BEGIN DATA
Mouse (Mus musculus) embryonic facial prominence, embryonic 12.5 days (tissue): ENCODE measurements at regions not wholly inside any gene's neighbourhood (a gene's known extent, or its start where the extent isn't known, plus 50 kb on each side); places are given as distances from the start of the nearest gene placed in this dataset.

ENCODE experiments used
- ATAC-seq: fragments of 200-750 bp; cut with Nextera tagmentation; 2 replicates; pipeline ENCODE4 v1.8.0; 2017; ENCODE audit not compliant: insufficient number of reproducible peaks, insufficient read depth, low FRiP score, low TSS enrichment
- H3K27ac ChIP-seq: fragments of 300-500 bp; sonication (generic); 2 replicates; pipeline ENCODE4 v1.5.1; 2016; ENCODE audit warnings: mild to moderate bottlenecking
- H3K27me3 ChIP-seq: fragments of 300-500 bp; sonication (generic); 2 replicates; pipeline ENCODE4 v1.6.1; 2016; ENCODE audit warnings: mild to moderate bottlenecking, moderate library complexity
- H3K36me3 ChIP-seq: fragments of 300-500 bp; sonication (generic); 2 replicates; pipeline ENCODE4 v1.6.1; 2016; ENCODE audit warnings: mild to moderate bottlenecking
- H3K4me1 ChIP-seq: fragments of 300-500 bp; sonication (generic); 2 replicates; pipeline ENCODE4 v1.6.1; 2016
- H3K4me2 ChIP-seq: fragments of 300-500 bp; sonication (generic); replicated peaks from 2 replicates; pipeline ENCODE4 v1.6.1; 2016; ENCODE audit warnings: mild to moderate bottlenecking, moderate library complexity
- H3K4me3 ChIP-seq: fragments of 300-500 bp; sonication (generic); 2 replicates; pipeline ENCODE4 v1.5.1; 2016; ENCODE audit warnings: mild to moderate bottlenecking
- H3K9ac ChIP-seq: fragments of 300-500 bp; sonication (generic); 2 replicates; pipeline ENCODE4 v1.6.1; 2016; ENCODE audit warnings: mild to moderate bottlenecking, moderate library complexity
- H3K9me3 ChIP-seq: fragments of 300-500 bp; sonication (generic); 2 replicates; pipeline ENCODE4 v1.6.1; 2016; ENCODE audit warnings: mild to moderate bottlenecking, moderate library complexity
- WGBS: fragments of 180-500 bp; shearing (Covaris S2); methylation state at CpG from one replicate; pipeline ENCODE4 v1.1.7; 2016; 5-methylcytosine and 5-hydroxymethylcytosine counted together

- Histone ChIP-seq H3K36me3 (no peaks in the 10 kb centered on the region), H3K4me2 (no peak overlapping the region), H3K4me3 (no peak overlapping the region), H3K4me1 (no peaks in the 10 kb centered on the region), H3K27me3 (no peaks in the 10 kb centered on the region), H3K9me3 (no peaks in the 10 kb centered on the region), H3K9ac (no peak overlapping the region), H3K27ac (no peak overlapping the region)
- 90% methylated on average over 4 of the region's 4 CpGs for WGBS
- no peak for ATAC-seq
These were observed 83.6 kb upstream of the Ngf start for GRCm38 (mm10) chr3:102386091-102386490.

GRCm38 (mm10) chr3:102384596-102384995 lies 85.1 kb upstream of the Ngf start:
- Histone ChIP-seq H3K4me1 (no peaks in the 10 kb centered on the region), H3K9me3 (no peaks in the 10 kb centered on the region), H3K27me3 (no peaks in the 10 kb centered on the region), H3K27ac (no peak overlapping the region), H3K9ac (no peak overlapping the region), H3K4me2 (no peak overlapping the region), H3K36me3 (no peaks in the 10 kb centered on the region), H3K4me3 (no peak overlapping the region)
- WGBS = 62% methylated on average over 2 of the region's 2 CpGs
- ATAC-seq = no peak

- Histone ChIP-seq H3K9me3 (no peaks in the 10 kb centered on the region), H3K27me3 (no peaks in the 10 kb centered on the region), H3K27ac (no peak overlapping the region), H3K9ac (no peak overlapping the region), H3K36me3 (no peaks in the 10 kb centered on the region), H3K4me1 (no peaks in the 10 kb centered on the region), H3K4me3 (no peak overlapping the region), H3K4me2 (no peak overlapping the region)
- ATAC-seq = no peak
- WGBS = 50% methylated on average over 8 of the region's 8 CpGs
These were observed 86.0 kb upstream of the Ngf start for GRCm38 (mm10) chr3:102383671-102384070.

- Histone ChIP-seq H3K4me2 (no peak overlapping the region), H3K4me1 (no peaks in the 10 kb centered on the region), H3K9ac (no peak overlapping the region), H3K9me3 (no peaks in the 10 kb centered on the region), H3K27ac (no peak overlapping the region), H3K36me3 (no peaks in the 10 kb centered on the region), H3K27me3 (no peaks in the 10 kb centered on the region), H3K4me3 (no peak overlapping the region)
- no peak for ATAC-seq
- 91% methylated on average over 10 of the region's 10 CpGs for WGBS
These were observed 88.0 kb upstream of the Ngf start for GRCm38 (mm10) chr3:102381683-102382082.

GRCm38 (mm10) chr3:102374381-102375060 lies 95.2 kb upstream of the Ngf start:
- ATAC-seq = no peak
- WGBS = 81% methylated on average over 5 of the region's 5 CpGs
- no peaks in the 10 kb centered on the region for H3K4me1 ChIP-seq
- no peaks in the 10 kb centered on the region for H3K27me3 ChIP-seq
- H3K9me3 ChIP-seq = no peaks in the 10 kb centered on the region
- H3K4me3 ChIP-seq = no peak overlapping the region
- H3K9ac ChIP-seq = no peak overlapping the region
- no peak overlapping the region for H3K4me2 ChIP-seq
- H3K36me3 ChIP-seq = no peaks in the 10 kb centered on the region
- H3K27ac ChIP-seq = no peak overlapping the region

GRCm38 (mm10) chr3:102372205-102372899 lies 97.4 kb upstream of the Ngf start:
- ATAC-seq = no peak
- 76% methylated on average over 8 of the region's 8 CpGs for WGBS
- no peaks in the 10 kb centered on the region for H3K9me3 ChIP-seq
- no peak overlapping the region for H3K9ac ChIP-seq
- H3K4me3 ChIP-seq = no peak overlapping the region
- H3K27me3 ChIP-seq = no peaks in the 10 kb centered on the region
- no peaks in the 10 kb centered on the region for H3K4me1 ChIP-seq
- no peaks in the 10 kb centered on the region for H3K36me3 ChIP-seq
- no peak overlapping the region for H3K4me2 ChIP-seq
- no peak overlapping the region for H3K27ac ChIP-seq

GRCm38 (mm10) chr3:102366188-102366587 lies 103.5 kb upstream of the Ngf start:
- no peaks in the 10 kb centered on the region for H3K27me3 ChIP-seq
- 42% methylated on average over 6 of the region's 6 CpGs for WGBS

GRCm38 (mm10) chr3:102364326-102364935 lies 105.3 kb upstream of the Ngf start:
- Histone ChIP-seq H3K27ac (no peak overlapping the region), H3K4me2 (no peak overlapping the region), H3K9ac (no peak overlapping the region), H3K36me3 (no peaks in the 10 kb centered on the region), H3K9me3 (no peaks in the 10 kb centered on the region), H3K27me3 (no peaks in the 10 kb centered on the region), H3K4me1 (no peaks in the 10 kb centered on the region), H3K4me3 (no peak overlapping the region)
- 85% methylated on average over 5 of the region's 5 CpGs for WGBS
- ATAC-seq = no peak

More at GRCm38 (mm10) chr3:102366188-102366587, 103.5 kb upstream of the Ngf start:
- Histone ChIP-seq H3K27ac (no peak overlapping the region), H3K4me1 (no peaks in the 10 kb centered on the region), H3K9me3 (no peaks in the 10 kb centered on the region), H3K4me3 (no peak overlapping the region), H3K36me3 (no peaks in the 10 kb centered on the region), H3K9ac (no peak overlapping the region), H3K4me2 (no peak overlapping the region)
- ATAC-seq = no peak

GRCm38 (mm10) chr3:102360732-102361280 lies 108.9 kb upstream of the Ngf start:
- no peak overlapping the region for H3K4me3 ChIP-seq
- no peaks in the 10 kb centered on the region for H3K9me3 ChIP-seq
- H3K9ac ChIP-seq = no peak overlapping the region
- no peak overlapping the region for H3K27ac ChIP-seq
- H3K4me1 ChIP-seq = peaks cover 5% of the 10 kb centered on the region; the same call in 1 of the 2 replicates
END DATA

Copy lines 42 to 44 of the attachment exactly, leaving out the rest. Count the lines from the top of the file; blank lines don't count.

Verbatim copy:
- 76% methylated on average over 8 of the region's 8 CpGs for WGBS
- no peaks in the 10 kb centered on the region for H3K9me3 ChIP-seq
- no peak overlapping the region for H3K9ac ChIP-seq